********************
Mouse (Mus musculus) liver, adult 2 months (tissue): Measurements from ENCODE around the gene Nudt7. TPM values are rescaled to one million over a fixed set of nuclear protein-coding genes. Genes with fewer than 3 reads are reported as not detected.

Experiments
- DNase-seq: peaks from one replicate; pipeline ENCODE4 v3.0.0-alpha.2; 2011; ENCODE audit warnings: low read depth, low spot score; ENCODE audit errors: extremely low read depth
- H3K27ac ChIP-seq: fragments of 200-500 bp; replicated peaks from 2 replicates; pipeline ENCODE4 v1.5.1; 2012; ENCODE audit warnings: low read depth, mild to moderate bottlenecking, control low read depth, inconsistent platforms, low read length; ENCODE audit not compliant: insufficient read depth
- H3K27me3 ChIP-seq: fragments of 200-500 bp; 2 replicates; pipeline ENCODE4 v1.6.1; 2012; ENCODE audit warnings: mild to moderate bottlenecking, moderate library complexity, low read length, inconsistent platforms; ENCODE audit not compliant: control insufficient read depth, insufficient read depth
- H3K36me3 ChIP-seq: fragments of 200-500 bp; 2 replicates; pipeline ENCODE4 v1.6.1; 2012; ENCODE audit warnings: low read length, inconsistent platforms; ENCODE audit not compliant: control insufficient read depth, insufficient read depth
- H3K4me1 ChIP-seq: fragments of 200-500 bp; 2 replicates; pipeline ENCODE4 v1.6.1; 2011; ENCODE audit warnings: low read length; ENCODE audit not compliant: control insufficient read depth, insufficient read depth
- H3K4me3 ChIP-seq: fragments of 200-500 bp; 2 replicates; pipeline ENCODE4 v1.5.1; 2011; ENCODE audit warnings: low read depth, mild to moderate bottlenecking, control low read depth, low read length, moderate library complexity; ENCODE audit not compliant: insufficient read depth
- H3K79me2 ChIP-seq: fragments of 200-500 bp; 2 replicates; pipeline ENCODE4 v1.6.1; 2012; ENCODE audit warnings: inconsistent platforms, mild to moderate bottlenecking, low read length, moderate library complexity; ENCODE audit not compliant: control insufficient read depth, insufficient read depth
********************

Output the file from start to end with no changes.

Mouse (Mus musculus) liver, adult 2 months (tissue): Measurements from ENCODE around the gene Nudt7. TPM values are rescaled to one million over a fixed set of nuclear protein-coding genes. Genes with fewer than 3 reads are reported as not detected.

Experiments
- DNase-seq: peaks from one replicate; pipeline ENCODE4 v3.0.0-alpha.2; 2011; ENCODE audit warnings: low read depth, low spot score; ENCODE audit errors: extremely low read depth
- H3K27ac ChIP-seq: fragments of 200-500 bp; replicated peaks from 2 replicates; pipeline ENCODE4 v1.5.1; 2012; ENCODE audit warnings: low read depth, mild to moderate bottlenecking, control low read depth, inconsistent platforms, low read length; ENCODE audit not compliant: insufficient read depth
- H3K27me3 ChIP-seq: fragments of 200-500 bp; 2 replicates; pipeline ENCODE4 v1.6.1; 2012; ENCODE audit warnings: mild to moderate bottlenecking, moderate library complexity, low read length, inconsistent platforms; ENCODE audit not compliant: control insufficient read depth, insufficient read depth
- H3K36me3 ChIP-seq: fragments of 200-500 bp; 2 replicates; pipeline ENCODE4 v1.6.1; 2012; ENCODE audit warnings: low read length, inconsistent platforms; ENCODE audit not compliant: control insufficient read depth, insufficient read depth
- H3K4me1 ChIP-seq: fragments of 200-500 bp; 2 replicates; pipeline ENCODE4 v1.6.1; 2011; ENCODE audit warnings: low read length; ENCODE audit not compliant: control insufficient read depth, insufficient read depth
- H3K4me3 ChIP-seq: fragments of 200-500 bp; 2 replicates; pipeline ENCODE4 v1.5.1; 2011; ENCODE audit warnings: low read depth, mild to moderate bottlenecking, control low read depth, low read length, moderate library complexity; ENCODE audit not compliant: insufficient read depth
- H3K79me2 ChIP-seq: fragments of 200-500 bp; 2 replicates; pipeline ENCODE4 v1.6.1; 2012; ENCODE audit warnings: inconsistent platforms, mild to moderate bottlenecking, low read length, moderate library complexity; ENCODE audit not compliant: control insufficient read depth, insufficient read depth